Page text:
3. Make plans. Ask yourself what can be done. What can you change to make things better? Write down precise goals and write a step-by-step plan on how you intend to achieve your goals.
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4. Making a Life Changing Decision. Make a decision that tomorrow you will start dealing with the first step of your plan.

When you read what you have written you will realize that you have grown and developed over the years. That also means that you can grow and develop further.


Learn more about how to reduce stress: 6 TIPS TO REDUCE STRESS

 

Katelyn Adamek, LMT, CWC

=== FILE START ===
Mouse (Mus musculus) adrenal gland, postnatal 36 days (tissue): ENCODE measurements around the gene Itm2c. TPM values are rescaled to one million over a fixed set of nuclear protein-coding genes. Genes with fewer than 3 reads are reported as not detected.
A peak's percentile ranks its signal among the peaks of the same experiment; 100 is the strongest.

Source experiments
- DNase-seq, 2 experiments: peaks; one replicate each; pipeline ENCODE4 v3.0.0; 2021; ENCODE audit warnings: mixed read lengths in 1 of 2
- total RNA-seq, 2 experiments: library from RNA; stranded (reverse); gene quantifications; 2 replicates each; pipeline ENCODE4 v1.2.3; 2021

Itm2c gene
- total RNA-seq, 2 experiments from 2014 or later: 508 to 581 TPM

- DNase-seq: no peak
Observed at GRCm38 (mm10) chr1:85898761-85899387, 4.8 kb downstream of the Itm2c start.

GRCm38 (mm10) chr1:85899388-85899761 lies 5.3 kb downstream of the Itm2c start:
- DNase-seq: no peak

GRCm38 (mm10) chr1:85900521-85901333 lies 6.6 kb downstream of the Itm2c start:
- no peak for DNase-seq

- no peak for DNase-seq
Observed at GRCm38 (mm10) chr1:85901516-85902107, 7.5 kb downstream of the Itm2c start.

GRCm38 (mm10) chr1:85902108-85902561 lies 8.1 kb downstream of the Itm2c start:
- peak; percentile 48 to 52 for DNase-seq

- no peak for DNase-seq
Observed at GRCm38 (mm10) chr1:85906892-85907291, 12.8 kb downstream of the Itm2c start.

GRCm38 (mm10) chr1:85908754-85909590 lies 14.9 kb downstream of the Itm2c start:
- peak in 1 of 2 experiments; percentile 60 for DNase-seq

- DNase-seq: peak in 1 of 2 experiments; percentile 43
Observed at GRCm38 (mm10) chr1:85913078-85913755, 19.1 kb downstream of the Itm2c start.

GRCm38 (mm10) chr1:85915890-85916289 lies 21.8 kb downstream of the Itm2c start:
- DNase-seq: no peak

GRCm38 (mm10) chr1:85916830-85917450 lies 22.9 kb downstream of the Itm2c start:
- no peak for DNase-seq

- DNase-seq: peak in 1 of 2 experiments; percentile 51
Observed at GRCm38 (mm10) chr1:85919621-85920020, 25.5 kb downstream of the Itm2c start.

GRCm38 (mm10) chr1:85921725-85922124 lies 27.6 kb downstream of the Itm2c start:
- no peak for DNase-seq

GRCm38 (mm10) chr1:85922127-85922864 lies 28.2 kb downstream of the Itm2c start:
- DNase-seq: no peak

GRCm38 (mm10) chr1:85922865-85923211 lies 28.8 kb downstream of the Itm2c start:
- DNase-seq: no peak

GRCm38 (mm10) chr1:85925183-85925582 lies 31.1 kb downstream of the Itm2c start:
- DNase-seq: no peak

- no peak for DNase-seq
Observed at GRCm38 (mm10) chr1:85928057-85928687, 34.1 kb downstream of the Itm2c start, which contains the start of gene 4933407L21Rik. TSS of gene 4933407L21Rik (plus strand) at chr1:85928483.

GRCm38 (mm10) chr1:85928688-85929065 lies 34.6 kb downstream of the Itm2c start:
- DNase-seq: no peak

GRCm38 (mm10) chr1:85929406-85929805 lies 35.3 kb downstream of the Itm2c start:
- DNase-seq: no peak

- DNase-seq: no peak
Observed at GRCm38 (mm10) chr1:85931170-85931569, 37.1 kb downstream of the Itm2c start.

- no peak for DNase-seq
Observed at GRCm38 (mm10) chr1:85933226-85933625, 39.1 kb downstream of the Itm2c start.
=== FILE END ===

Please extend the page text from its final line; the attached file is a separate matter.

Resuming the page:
Eat Well. Move Well. Live Well.

 

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Credit:

Author: Katelyn Adamek
http://www.scholarlyarticles.org/depression/337.html
http://www.scholarlyarticles.org/depression/19635.html
http://www.scholarlyarticles.org/depression/337.html
http://www.scholarlyarticles.org/depression/15608.html 
 http://www.scholarlyarticles.org/depression/2503.html

American Chiropractic Association
Illinois Chiropractic Society
National University of Health Sciences